a cut, saying he had heard anecdotal
evidence of the tuna population's
But conservationists including
the Humane Society International
want a ban on southern bluefin tuna
HIS senior program manager
Nicola Beynon said the 20 per
cent reduction in the global total
allowable catch was not enough.
"The commission is taking a big
chance in allowing the population to
stay that low," Ms Beynon said.
"The scientific report to the
CCSBT shows only a zero quota
would give the species a chance to
Tiny discovery, big surprise:
Tuna fishers Scott Ryan and David Ellis: a cut to southern bluefin tuna catch is a
threat to their livelihoods.
Photo: Kate Elmes
Forced to sing to
a different tuna
The State Government wants
uranium explorers to have access
to parts of the magnificent
Arkaroola Wilderness Sanctuary,
in the northern Flinders Ranges.
Premier Mike Rann told
Parliament this week that the
ranges' future required "a careful
balance between minerals and
energy exploration and the
preservation of the unique
environmental beauty of this
world-class tourist area".
The government then released
a draft management plan, with an
eight-week consultation period.
"From a total of four operating
mines when this state government
came to office South Australia is
now home to 11 mines with that
number expected to increase to 16
by the end of next year---a fourfold
increase in the number of mines
in this state," Mr Rann said.
"In addition, we have more
than 20 projects that are currently
progressing through the approvals
"Balancing the realisation
of mineral resources with the
needs and sensitivities of our
environment is a challenge for
governments the world over. That
is why the government continues
to work closely with the industry
to help ensure that our resources
sector grows in concert, not at the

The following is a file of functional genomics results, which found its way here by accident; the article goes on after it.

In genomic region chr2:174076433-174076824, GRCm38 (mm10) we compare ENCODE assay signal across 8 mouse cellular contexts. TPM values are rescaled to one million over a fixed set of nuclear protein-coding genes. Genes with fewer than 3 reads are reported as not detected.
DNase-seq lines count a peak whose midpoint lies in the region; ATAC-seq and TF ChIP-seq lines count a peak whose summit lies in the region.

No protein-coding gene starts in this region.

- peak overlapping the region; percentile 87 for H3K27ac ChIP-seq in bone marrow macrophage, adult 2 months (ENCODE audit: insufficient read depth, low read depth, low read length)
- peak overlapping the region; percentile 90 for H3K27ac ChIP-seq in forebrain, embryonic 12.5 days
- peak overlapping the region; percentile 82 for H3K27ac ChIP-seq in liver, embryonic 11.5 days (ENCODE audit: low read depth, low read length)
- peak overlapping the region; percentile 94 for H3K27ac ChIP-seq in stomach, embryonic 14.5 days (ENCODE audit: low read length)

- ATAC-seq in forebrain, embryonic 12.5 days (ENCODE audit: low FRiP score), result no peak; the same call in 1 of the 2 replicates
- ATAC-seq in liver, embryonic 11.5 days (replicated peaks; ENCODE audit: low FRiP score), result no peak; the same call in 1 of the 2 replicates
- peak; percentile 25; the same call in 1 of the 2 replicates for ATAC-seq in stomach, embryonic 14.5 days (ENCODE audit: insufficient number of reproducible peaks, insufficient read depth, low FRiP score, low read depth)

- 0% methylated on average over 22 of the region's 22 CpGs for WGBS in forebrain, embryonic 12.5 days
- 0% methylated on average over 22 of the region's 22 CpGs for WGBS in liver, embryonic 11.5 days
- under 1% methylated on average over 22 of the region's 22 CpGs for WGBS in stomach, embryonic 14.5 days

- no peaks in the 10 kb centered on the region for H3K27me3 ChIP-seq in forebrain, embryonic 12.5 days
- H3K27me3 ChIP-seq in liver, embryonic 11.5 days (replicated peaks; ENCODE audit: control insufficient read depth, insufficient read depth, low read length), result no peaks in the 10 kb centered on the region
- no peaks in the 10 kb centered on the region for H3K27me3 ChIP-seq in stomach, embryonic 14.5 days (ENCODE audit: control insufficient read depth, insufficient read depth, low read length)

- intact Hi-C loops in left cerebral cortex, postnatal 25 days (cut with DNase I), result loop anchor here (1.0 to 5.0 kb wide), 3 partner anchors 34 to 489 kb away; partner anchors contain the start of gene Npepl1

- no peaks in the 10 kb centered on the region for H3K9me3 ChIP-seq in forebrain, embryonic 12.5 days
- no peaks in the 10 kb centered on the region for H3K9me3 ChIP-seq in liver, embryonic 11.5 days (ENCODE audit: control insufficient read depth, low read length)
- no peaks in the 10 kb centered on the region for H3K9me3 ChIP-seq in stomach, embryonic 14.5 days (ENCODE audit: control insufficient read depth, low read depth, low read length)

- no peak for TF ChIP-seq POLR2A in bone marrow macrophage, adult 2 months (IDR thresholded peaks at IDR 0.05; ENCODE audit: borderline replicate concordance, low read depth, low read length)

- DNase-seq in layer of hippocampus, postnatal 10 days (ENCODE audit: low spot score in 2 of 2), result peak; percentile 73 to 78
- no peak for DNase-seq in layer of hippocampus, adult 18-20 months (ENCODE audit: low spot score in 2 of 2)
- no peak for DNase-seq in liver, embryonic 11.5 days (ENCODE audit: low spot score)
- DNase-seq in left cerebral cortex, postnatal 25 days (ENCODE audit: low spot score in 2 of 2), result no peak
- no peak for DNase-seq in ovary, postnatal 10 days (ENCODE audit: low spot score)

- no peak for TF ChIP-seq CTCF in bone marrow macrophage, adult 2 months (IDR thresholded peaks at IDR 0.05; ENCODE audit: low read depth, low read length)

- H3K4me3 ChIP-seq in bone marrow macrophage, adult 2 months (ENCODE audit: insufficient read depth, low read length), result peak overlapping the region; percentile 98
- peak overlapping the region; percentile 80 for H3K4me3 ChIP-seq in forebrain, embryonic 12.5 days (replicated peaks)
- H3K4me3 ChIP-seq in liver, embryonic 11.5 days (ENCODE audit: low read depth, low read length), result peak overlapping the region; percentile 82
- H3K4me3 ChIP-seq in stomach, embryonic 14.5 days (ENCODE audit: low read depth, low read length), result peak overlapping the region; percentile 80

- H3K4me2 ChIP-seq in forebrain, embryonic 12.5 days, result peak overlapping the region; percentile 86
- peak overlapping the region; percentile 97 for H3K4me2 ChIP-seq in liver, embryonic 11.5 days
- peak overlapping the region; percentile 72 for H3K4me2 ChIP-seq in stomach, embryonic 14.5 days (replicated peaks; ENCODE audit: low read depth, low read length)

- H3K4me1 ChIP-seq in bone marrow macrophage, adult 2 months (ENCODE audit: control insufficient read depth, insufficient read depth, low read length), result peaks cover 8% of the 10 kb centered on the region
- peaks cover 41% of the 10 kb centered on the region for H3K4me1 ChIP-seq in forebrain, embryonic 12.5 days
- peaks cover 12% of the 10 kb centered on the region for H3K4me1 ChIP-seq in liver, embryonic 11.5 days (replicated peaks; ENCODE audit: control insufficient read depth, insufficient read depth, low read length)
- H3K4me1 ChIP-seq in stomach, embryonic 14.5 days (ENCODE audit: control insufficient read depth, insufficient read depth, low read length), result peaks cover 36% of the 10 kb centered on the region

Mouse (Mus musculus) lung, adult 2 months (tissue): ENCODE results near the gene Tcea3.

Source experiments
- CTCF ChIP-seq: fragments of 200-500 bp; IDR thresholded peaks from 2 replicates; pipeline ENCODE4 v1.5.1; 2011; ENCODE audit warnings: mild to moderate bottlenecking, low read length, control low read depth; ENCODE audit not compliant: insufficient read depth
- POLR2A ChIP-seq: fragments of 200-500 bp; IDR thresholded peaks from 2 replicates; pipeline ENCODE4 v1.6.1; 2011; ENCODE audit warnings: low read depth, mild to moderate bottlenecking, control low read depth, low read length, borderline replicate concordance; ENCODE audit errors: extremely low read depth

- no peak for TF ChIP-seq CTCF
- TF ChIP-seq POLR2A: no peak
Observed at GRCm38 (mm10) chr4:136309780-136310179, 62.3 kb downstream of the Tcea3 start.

expense of our natural environ-
But the conservation movement,
which includes people from the
Greens, Mr Rann's own backbench
and Liberals, believe the govern-
ment has spent more time working
with industry than the natural
"Rather than showing cowboy
miners the door, the Rann
Government's proposals allow
most of the Arkaroola Wilderness
Sanctuary to be mined, said
Greens MLC Mark Parnell.
"An overseas tourist taking the
famous Ridge Top tour to Sillers
Lookout will potentially drive
straight past a uranium mine.
"The iconic Sillers Lookout
itself is smack bang in an area
marked as 'open for mining'.
"The Arkaroola Wilderness
Sanctuary should have been
protected in perpetuity," he said.
SA's most senior Liberal
senator, Nick Minchin, said the
Premier had clearly given the
green light to Marathon Resources
to continue its uranium explora-
tion in the sanctuary.
"A careful reading of Mr Rann's
statement makes it very clear he
is happy for Marathon to continue
its exploration program, and
ultimately establish a uranium
mine in the Arkaroola Wilderness
Sanctuary," said Senator Minchin.
"While Mr Rann says there will
be a "no-go" zone in the Northern
Flinders, it is obvious from
his statement that the areas at
Arkaroola that interest Marathon
will still be open for exploration
and uranium mining.
"This is a pathetic attempt by Mr
Rann to camouflage his support for
uranium exploration and mining
in the Arkaroola Wilderness
mine, not yours
Unique beauty: Arkaroola.
Photo: Bill Doyle